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Beirut explosion: “The blast didn’t distinguish between people, neither should aid”
On 4 August, a powerful explosion tore through Beirut, killing more than 200 people and injuring over 6,500 more.
The blast at warehouses storing highly explosive material sent a seismic shockwave across the city, smashing into buildings and homes throughout the Lebanese capital. Five public hospitals were hit, as well as storage for medicines and vaccines.
Jonathan Whittall, former coordinator in Beirut for Médecins Sans Frontières / Doctors Without Borders (MSF) and now director of MSF’s analysis team, explains the full aftermath of the explosion one month on...
Crisis on top of a crisis
"Lebanon has been battered by wave after wave of crisis. The explosion in Beirut has exposed needs and vulnerabilities that until now were hidden just beneath the surface.
"It is impossible to draw a line between the cause of people’s suffering – an economic crisis, COVID-19, war in neighbouring countries or the port explosion"
The people whose houses have been destroyed experienced an economic collapse just months before the explosion, pushing many of them into poverty. Some had fled war in recent years before seeking refuge in Lebanon; most have lived through the political uncertainty of the past year’s protests. And like the rest of the world, Lebanon has also experienced a pandemic that has put huge strain on the country.
This explosion was a crisis no one should be forced to absorb. For Lebanon, it is a crisis on top of a crisis that has left people angry and tired.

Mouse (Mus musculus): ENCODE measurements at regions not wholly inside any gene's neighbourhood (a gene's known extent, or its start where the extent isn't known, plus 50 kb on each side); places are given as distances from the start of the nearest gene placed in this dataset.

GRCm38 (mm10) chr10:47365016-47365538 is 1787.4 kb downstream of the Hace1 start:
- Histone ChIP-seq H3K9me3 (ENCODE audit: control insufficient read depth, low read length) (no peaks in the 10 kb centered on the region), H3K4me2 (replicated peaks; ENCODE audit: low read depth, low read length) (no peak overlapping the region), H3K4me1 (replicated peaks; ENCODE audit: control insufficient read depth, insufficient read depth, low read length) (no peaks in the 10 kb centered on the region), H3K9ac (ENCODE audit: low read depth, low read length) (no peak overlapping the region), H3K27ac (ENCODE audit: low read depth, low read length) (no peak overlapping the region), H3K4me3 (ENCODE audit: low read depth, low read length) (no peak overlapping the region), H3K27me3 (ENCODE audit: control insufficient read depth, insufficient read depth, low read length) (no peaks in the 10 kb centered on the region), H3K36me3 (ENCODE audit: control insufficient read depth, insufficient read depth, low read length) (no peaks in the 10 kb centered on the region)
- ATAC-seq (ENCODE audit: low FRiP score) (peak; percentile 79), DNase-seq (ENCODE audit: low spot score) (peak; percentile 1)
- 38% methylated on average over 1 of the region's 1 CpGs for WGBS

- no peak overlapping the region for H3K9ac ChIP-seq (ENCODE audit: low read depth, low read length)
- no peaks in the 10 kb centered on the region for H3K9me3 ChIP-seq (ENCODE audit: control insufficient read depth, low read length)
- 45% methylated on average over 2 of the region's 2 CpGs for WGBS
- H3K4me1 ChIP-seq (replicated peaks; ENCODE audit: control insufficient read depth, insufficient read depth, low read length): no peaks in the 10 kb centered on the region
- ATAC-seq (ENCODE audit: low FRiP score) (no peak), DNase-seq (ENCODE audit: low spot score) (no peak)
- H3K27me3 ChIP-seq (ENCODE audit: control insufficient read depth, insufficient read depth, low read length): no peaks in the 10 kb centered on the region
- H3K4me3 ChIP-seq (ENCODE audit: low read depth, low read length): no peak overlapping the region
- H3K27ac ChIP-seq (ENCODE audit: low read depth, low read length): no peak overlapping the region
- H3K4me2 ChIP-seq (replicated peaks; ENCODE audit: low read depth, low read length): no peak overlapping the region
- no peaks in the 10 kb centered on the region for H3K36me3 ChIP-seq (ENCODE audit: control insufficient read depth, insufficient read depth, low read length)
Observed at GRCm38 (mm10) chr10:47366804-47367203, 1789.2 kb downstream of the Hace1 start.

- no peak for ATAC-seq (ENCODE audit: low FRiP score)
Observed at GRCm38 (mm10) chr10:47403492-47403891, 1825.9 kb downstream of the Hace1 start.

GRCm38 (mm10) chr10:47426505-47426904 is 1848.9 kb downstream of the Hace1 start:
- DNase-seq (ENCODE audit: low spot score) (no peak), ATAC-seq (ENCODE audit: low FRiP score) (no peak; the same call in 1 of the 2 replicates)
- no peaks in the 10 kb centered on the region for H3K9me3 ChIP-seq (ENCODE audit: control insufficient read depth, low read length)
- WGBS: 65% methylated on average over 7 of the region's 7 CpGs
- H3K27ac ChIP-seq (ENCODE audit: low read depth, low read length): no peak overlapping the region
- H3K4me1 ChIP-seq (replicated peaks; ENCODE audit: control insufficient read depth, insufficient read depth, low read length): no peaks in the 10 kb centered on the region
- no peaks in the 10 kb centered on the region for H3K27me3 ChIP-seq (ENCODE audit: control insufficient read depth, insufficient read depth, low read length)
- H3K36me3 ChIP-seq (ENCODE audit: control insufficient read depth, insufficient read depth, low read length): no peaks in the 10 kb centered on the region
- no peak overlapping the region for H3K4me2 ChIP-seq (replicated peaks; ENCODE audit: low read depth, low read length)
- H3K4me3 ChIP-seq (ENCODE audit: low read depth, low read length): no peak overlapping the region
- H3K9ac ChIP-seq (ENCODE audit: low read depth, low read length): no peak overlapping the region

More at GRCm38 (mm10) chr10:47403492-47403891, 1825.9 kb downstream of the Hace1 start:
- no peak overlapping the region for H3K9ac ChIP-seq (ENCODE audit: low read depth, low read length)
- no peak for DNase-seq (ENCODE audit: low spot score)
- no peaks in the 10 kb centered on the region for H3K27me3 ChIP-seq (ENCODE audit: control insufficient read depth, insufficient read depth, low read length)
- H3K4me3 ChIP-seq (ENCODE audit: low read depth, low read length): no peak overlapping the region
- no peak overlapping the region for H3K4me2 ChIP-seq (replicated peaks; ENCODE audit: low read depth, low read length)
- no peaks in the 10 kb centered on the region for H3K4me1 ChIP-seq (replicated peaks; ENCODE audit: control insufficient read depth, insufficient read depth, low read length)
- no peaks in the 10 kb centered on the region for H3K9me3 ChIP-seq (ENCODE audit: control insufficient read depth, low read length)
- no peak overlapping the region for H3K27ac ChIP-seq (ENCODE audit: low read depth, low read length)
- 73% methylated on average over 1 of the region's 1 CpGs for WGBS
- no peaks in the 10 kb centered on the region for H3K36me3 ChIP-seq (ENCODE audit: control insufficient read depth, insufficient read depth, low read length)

The first response
The initial humanitarian response was primarily delivered by Lebanese organisations and the community itself.
People ferried the wounded to hospital in their cars and opened their homes to those who had lost theirs. Across the city, people mobilised to provide food, clean water, essential items and emergency healthcare. Volunteers have been cleaning up the streets and patching up the wounded.
However, in the hours after the explosion, Beirut’s already overstretched hospitals received thousands of wounded. Private healthcare has become unaffordable, so many people turned to public hospitals that were already under strain from COVID-19.
But despite the serious challenges, treatment of the wounded was carried out by incredibly dedicated health workers – some in hospitals destroyed or damaged by the blast.
How MSF is helping
Our emergency response has been designed to work alongside the community one.
We quickly realised that it was not only the injured who needed help, but also those patients on medication for chronic diseases. Many had lost or run out of their drugs, couldn’t afford refills or could no longer access health facilities that had been damaged or destroyed. The consequences of going without these medications can be life-threatening.
So far, we’ve provided 737 people with wound care and have seen 2,360 patients with chronic diseases at our medical points. We also have psychologists working from these locations and carrying out home visits.